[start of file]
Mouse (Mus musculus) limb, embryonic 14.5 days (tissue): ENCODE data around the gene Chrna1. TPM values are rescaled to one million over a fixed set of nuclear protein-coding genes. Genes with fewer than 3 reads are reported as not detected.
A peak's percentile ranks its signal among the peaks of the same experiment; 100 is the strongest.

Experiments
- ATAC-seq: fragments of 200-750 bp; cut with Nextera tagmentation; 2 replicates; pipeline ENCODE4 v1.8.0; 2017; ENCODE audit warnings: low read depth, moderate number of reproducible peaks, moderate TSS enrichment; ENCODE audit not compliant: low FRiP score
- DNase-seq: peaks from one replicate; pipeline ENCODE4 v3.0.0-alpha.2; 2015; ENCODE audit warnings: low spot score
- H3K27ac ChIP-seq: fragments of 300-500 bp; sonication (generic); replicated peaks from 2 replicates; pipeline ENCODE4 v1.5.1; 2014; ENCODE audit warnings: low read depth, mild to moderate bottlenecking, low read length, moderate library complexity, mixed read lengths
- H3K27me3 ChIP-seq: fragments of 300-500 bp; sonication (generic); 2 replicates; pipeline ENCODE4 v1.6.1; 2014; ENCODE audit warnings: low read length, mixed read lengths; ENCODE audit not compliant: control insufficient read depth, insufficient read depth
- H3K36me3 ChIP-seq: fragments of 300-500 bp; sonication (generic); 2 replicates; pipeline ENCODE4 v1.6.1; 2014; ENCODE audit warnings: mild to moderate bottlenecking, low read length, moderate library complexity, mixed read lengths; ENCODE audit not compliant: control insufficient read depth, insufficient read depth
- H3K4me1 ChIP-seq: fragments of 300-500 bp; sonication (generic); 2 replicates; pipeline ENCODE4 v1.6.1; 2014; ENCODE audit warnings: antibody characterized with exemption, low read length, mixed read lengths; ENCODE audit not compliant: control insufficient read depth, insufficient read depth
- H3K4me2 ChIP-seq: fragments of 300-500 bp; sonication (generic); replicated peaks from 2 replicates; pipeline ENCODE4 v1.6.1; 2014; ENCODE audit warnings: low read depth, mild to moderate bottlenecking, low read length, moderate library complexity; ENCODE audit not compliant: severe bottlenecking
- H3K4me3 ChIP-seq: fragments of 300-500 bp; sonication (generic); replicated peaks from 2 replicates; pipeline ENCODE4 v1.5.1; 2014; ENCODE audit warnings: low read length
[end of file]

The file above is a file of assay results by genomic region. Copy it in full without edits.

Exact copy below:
Mouse (Mus musculus) limb, embryonic 14.5 days (tissue): ENCODE data around the gene Chrna1. TPM values are rescaled to one million over a fixed set of nuclear protein-coding genes. Genes with fewer than 3 reads are reported as not detected.
A peak's percentile ranks its signal among the peaks of the same experiment; 100 is the strongest.

Experiments
- ATAC-seq: fragments of 200-750 bp; cut with Nextera tagmentation; 2 replicates; pipeline ENCODE4 v1.8.0; 2017; ENCODE audit warnings: low read depth, moderate number of reproducible peaks, moderate TSS enrichment; ENCODE audit not compliant: low FRiP score
- DNase-seq: peaks from one replicate; pipeline ENCODE4 v3.0.0-alpha.2; 2015; ENCODE audit warnings: low spot score
- H3K27ac ChIP-seq: fragments of 300-500 bp; sonication (generic); replicated peaks from 2 replicates; pipeline ENCODE4 v1.5.1; 2014; ENCODE audit warnings: low read depth, mild to moderate bottlenecking, low read length, moderate library complexity, mixed read lengths
- H3K27me3 ChIP-seq: fragments of 300-500 bp; sonication (generic); 2 replicates; pipeline ENCODE4 v1.6.1; 2014; ENCODE audit warnings: low read length, mixed read lengths; ENCODE audit not compliant: control insufficient read depth, insufficient read depth
- H3K36me3 ChIP-seq: fragments of 300-500 bp; sonication (generic); 2 replicates; pipeline ENCODE4 v1.6.1; 2014; ENCODE audit warnings: mild to moderate bottlenecking, low read length, moderate library complexity, mixed read lengths; ENCODE audit not compliant: control insufficient read depth, insufficient read depth
- H3K4me1 ChIP-seq: fragments of 300-500 bp; sonication (generic); 2 replicates; pipeline ENCODE4 v1.6.1; 2014; ENCODE audit warnings: antibody characterized with exemption, low read length, mixed read lengths; ENCODE audit not compliant: control insufficient read depth, insufficient read depth
- H3K4me2 ChIP-seq: fragments of 300-500 bp; sonication (generic); replicated peaks from 2 replicates; pipeline ENCODE4 v1.6.1; 2014; ENCODE audit warnings: low read depth, mild to moderate bottlenecking, low read length, moderate library complexity; ENCODE audit not compliant: severe bottlenecking
- H3K4me3 ChIP-seq: fragments of 300-500 bp; sonication (generic); replicated peaks from 2 replicates; pipeline ENCODE4 v1.5.1; 2014; ENCODE audit warnings: low read length